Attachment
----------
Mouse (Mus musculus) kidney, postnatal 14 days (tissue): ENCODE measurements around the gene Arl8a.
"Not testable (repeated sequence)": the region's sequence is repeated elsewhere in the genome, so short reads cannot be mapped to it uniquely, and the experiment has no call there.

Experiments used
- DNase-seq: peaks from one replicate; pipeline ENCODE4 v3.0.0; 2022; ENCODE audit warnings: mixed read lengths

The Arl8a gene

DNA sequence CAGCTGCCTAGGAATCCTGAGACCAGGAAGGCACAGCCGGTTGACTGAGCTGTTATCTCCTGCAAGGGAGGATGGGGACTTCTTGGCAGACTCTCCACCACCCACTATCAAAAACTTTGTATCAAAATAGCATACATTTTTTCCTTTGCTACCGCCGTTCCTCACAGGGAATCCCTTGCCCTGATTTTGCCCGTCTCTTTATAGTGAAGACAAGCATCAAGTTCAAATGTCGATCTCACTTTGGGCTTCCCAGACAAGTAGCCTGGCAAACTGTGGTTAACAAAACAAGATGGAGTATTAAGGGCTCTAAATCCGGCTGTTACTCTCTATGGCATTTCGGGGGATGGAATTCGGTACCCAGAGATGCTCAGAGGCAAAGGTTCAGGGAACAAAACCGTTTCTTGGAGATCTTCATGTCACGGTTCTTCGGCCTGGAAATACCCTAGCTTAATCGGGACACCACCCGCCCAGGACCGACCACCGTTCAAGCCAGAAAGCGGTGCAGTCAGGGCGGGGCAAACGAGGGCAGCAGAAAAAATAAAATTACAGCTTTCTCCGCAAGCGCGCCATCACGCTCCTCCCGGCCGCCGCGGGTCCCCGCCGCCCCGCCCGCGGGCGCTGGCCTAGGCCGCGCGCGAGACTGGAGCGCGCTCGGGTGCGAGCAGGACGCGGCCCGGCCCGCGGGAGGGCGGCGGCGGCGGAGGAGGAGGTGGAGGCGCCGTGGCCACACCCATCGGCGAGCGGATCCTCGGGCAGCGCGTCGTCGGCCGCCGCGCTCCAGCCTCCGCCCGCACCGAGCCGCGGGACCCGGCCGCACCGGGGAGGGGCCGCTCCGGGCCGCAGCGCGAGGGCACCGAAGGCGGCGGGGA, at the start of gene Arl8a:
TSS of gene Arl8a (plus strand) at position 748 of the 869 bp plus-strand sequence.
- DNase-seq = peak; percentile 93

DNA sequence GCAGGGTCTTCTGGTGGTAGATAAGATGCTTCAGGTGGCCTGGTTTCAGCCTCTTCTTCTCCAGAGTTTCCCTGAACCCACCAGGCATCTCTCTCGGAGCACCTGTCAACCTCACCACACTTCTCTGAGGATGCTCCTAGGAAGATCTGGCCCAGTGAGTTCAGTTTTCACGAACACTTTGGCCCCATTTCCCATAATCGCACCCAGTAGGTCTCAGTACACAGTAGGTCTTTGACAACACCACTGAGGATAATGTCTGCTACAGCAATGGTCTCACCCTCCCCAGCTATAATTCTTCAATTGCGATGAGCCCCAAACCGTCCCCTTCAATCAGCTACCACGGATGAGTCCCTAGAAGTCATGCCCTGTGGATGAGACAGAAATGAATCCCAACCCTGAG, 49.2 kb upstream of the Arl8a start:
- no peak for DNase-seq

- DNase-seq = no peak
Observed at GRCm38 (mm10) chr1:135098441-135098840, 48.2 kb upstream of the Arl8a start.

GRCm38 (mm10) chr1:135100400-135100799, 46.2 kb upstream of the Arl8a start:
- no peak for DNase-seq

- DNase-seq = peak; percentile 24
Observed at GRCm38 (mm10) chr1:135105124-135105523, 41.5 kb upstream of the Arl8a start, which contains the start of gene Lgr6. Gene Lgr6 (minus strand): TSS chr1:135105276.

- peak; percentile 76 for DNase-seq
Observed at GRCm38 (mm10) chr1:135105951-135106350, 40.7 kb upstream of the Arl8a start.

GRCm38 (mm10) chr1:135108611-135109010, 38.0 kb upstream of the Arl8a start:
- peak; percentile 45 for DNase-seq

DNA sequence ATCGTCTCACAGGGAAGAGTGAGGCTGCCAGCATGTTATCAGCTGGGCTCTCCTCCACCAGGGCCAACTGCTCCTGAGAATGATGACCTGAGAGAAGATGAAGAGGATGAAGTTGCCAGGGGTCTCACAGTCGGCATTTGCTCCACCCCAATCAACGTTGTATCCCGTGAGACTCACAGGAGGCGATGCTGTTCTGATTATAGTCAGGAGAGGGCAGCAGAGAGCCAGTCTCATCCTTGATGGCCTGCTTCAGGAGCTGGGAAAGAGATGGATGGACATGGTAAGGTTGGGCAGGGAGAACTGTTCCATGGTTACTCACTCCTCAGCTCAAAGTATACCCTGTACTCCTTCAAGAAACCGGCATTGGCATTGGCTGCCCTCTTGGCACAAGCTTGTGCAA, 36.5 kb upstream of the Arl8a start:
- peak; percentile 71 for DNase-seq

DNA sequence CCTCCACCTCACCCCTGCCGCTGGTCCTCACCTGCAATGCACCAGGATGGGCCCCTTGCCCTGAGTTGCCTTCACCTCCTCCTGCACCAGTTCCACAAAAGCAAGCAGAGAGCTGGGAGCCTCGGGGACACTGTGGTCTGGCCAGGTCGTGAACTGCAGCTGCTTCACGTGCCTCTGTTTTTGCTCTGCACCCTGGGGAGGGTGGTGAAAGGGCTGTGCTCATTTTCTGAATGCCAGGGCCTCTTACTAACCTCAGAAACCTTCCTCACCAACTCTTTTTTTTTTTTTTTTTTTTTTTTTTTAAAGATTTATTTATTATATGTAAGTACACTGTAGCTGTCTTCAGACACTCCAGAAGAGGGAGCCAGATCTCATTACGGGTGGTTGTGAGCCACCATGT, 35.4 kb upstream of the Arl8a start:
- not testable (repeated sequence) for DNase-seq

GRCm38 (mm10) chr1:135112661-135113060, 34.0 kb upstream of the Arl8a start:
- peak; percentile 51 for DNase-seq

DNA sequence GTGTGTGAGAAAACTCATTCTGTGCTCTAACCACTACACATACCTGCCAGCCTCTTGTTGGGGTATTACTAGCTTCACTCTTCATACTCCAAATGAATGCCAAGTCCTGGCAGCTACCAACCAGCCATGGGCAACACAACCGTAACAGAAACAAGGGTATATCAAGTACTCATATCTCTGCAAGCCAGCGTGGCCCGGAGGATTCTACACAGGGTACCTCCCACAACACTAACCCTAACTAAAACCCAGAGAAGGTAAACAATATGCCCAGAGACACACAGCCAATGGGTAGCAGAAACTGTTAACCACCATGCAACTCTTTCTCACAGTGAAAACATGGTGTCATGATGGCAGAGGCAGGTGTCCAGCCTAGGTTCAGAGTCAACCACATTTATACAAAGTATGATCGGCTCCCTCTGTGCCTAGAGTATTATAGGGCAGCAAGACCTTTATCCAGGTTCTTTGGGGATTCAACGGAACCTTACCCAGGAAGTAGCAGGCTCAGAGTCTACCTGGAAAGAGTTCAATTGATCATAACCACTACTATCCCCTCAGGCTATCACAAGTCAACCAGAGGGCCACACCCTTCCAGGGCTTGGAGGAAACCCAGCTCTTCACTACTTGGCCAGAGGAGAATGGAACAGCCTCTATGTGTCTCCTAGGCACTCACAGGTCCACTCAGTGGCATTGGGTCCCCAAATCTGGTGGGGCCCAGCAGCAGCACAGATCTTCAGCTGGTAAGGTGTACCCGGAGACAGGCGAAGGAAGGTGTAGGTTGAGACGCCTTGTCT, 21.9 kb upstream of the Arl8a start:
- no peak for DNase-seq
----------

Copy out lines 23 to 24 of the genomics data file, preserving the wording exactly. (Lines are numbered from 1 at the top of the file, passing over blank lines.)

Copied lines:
DNA sequence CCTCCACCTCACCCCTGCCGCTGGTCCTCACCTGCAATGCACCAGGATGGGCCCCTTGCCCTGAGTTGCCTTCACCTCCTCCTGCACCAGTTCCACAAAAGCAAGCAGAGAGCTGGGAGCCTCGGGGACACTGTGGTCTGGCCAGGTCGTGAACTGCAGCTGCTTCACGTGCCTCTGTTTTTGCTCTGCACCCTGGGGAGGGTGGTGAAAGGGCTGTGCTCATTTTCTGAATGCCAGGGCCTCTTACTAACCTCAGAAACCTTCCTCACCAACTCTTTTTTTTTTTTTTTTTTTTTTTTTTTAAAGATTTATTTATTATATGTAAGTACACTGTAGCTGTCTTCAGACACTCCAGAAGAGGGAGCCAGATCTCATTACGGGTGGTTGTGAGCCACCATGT, 35.4 kb upstream of the Arl8a start:
- not testable (repeated sequence) for DNase-seq